Reviewed by Magdalena Ball
By Geoff Nelder
21 November 2022, ISBN: 978-0-9975549-5-3, 201 pages
You don’t need to read Geoff Nelder’s bio to know that he is inherently a scientist and a teacher. His books are engaging and inventive to be sure, but they are underpinned by a deep understanding of and delight in the wonders of physics and biology. His worlds are full of anomalies that draw on real-life quantum quirks, cosmic paradoxes and biological anomalies, and his aliens are both delightfully bizarre and yet somehow plausible. He is a writer who knows his sci-fi tropes well enough to twist them into a Möbius strip and take them to new places while still providing plenty of easter eggs to keen readers of the genre.
Kepler’s Son, the third book in his Flying Crooked series, is no exception. In previous books in the series, humans have left the Earth and crash-landed on a planet called Kepler-20h where the aliens are so technologically advanced to humans, that they just ignore the visitors. Humans aren’t colonisers here, as is often the case in sci fi books, but minor vermin barely worthy of note. It is only the awkward human personality, human bacterial issues, and the ship-steering, all seeing, god-like artificial intelligence CAN that makes the humans noteworthy to the Keps – the ultra advanced aliens who live on Kepler-20. CAN shines in this work as a hilarious non-human character with its camp dairy style missives that play on its name (“Can Can”, “cannibalised”, “cantering”, “Wiccan” “the oilcan”, etc). CAN is a significant character, whose distinctive voice is somewhere between the existential musings of The Hitchhiker Guide to the Galaxy’s Marvin (though happier) and the careful diction of a geeky science teacher:
Each orbiting object, missing its main gravitational attractive mass, has many variables acting upon it. Rather like a raindrop in the troposphere, which has 201 variables acting on and in it, such as: gravity, partial va-pour pressure, phase… mass, velocity, condensation nuclei… diameter, temperature, Van der Waal forces… microgravitational pulls from nearest neighbour droplets. Granted that the former satellites of Kepler-20h are not in an atmosphere, their motion is still influenced by more than the sun’s gravity, which while only 0.0006 of the planet’s pull, is now the most important factor.
The other protagonists of the series are Em and the charmingly French Gaston. In book two, Em falls pregnant to Gaston at the same time as she is impregnated by a Kep, thereby creating a hybrid child, Adeh. Adeh is 18 when Kepler’s Son, an obvious reference to Adeh, opens. His interesting mix of human and alien genes are on full display throughout the book as he develops while exploring the world he and his parents live on, and learning the limits of his capabilities and his relationship to other creatures, imaginary or real.
Nelder does a good job of keeping the story fast-paced and action-oriented as the humans and their collaborators are hunted down by ‘purist’ Keps who would like to exterminate them. While the story hints at human history and our many foibles including the wrecking of our planet through anthropogenic climate change, the way in which the narrative progresses is novel, involving a galactic chase that includes ‘pinching’ – a folding of space time that simulates a kind of wormhole. There are all sorts of dangers for the couple as they fly a variety of crafts, and also fun hiding spaces like the a base inside a sun’s corona or an impossible tower built of ‘non-Euclidean, non-Newtonian, non-Einstein geo-physics’. Nelder manages just the right blend of scientific description and imaginative ideation.The characterisation remains strong through the book as he moves in and out of different viewpoints, even giving voice to some of the stranger characters, like the genetically-engineered Keeps – part Kep, part human, but more collective than individual and only able to communicate in sing-song grunts:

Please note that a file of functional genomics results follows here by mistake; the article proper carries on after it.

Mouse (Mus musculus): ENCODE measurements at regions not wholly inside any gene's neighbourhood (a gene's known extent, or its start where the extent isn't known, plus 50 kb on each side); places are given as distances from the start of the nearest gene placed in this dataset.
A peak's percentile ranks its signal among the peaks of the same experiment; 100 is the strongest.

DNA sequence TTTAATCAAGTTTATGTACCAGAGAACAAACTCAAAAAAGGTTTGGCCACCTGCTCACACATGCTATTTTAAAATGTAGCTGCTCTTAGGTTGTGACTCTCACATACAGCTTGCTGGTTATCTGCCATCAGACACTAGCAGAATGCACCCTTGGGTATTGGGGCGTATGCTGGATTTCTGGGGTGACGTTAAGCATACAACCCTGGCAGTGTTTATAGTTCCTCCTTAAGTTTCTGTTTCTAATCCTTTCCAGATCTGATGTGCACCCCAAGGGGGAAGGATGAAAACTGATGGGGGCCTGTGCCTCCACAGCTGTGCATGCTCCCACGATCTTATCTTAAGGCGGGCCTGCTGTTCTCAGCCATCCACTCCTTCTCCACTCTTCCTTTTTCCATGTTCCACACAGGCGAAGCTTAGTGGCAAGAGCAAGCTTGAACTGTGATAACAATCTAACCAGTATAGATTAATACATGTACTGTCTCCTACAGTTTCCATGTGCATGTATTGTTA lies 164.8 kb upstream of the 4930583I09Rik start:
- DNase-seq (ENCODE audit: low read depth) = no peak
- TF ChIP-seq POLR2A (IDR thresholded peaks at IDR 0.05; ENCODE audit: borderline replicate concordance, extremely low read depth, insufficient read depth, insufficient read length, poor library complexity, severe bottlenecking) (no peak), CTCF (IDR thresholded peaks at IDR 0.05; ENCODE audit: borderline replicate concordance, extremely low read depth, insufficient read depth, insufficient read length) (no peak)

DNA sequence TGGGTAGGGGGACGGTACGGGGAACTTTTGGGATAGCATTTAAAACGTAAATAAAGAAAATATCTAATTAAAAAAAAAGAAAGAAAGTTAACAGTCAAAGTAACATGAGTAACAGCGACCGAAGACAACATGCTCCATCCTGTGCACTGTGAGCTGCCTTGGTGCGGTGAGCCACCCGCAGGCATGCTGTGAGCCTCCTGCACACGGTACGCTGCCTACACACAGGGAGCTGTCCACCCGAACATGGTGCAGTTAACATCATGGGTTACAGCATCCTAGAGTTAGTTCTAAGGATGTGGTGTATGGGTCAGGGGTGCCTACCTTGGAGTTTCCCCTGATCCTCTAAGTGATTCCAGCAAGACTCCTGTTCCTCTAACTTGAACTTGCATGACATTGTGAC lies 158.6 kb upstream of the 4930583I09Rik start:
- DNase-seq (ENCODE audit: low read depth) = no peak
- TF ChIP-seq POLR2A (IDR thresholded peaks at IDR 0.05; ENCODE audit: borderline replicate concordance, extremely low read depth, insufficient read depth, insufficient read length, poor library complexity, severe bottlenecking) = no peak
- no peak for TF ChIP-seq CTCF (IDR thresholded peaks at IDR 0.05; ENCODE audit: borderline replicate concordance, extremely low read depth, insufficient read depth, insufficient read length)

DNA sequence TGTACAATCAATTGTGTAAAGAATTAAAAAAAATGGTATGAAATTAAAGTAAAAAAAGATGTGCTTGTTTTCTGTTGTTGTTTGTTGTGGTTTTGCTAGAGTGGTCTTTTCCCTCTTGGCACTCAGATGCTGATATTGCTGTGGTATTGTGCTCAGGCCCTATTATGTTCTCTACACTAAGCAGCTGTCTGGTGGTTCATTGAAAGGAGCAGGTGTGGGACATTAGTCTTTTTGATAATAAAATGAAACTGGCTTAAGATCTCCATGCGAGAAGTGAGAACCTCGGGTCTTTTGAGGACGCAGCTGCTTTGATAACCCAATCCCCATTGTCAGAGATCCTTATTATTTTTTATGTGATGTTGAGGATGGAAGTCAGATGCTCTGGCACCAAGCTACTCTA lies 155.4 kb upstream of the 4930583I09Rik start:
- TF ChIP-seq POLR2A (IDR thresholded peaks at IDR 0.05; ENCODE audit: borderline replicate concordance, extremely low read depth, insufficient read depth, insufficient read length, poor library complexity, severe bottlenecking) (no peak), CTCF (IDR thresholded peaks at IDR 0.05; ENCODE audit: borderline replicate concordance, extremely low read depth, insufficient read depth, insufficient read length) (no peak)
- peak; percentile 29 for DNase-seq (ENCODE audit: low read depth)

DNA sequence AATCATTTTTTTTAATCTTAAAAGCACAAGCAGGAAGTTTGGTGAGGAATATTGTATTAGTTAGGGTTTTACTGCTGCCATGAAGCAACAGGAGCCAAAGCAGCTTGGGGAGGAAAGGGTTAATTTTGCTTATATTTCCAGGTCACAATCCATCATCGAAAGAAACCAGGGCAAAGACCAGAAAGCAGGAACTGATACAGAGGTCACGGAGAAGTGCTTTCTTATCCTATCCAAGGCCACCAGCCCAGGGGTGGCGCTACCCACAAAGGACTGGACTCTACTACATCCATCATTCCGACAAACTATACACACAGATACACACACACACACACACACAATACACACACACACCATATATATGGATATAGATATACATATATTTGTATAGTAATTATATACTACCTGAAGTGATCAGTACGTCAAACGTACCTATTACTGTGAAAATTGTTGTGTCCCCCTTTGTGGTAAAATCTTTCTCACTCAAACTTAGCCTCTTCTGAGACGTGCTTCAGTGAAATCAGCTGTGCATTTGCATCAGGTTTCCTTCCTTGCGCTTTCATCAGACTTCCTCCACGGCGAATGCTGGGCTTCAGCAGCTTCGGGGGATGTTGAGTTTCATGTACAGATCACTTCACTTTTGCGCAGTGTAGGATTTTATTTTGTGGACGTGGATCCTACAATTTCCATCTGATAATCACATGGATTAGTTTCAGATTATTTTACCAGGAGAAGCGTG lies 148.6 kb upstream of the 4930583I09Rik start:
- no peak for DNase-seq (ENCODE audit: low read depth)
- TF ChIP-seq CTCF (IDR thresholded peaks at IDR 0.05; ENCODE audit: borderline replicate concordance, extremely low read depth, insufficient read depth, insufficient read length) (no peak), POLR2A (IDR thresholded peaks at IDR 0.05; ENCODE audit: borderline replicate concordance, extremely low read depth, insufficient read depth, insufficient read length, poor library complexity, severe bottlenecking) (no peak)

Cold. No, worse. Cells solidifying.
Huddle to retain heat.
We said that.
Need to find heat source.
We said that.
While Kepler’s Son does provide context and background to the previous books, both in the intro and at key points through the narrative, a better reading experience is to be had by reading all three books in the series (and ultimately the fourth when it comes out) in sequence as it does take a bit of catching up to understand Nelder’s extensive universe with its biological and mechanical creatures, particularly Gaston’s Papillon who feels quite important but doesn’t feature strongly in Kepler’s Son. That said, Kepler’s Son is self-contained enough to provide a a joyride that won’t disappoint readers who enjoy high quality sci-fi. This is a well-crafted book with a dynamic and engaging pace that has something for everyone, including multiple close calls, close and steamy encounters, clones, cold fusion, dreamlike landscapes and far flung star systems.